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How to properly leverage open source server monitoring (Nagios)

by Jonah Kowall  |  October 4, 2013  |  4 Comments

Due to the popularity of the Nagios threads I wanted to write a bit about how to use Nagios effectively. This equates to how one can best leverage custom scripts (checks) and also the large number of checks developed by the community to effectively monitor infrastructure and application instances (please don’t confuse this with APM). There are several approaches out there ranging from free to inexpensive. The first and most easy transition would be to leverage some of the low cost tools developed on top of the Nagios core, this includes companies who do even more core development than Nagios (which is a company).

Here are some of the more common Nagios based packages:

  1. Nagios XI – Created by the founders of Nagios, the solution still lags behind others in terms of capabilities, but the name often sends people their direction.
  2. OP5 – Highly scalable solution with increased functionality including the incorporation of open source baselining technologies, they have committed more core Nagios code in the redesign than any other company. If you believe in open source and community you must have a look.
  3. Centerity – They have expended Nagios with better dashboarding and network monitoring that is more capable.
  4. Groundwork – The solution has significantly increased dash boarding and restful APIs allowing programmability and a high degree of scalability.
  5. OpsView – Much more user friendly than the open source tools, but still Nagios under the hood.

Then there are tools which leverage existing checks from nagios, but get rid of a lot of baggage that comes with using Nagios Core:

  1. AppFirst – SaaS only, includes a unique collection technology for granularity, full support of statsd, and of course Nagios plugins.
  2. Server Density – Lightweight and inexpensive SaaS solution with good visualization and plug-in support, including Nagios plugins.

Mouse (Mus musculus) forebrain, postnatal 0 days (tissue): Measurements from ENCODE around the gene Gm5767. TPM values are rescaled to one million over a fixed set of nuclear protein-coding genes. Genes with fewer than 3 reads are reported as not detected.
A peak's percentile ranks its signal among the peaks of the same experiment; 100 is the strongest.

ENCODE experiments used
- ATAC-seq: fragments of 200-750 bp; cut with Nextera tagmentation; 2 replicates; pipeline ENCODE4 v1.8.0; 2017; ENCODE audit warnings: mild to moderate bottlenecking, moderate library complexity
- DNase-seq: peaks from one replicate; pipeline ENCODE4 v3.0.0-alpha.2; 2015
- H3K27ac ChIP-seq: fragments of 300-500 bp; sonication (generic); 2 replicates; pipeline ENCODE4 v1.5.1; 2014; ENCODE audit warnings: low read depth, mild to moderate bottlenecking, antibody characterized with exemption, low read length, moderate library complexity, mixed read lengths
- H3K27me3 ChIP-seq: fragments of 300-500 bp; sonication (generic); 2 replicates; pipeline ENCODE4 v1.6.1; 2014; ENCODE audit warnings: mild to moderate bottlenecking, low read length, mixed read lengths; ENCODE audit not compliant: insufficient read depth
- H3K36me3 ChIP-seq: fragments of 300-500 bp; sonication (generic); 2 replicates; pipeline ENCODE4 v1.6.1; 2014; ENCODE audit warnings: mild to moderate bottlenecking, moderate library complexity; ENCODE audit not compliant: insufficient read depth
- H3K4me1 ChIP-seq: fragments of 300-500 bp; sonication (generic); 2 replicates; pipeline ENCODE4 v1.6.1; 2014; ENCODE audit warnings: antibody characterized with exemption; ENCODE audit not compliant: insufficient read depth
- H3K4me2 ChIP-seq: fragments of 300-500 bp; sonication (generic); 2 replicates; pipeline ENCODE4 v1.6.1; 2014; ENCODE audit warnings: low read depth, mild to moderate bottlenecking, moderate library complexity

3. DataDog – Great place to aggregate multiple technologies including Nagios. The solution offers monitoring delivered via SaaS as well

If the goal is learning “how do I do this better than Nagios, and I want to customize it” investigate the use of some of the tools above, in addition to having a look at Circonus, Librato, Graphite, Statsd.

If the goal is to free up time to do something more useful, look at agentless technologies. The sacrifices will be granularity and customizability, but management is much easier. Products as simple and inexpensive or free as Solarwinds (ipmonitor, orion), Ipswitch WUG, ManageEngine products, as well as free products like Spiceworks often do just enough to free up time and money to spend on high value tools. These may include more mature offerings in the APM space, which focus on transactional context and real user experience metrics.

Category: it-operations  monitoring  

Jonah Kowall
Research Vice President
3.5 years with Gartner
20 years IT industry

Jonah Kowall is a research Vice President in Gartner's IT Operations Research group. He focuses on application performance monitoring (APM), Unified Monitoring, Network Performance Monitoring and Diagnostics (NPMD), Infrastructure Performance Monitoring (IPM), IT Operations Analytics (ITOA), and general application and infrastructure availability and performance monitoring technologies. Read Full Bio


Thoughts on How to properly leverage open source server monitoring (Nagios)


  1. […] avait déjà refusé l’aide de Jean Gabès dans l’amélioration du coeur. Même le gartner s’y met. Le projet Nagios devient obsolète face à ses dérivés qui ont une vision plus […]

  2. Veler says:

    Why should I leverage anything if there are now cheap tools which are ready to work for you immediately For sure, Nagios is free, but it will take lots of precious time to start working and adapting it for me. I prefer the tools which can really save my time. For example, the software Anturis to monitor servers. I don’t think that the price is high, but you save your time for something else.

  3. […] How to properly leverage open source server monitoring (Nagios) […]



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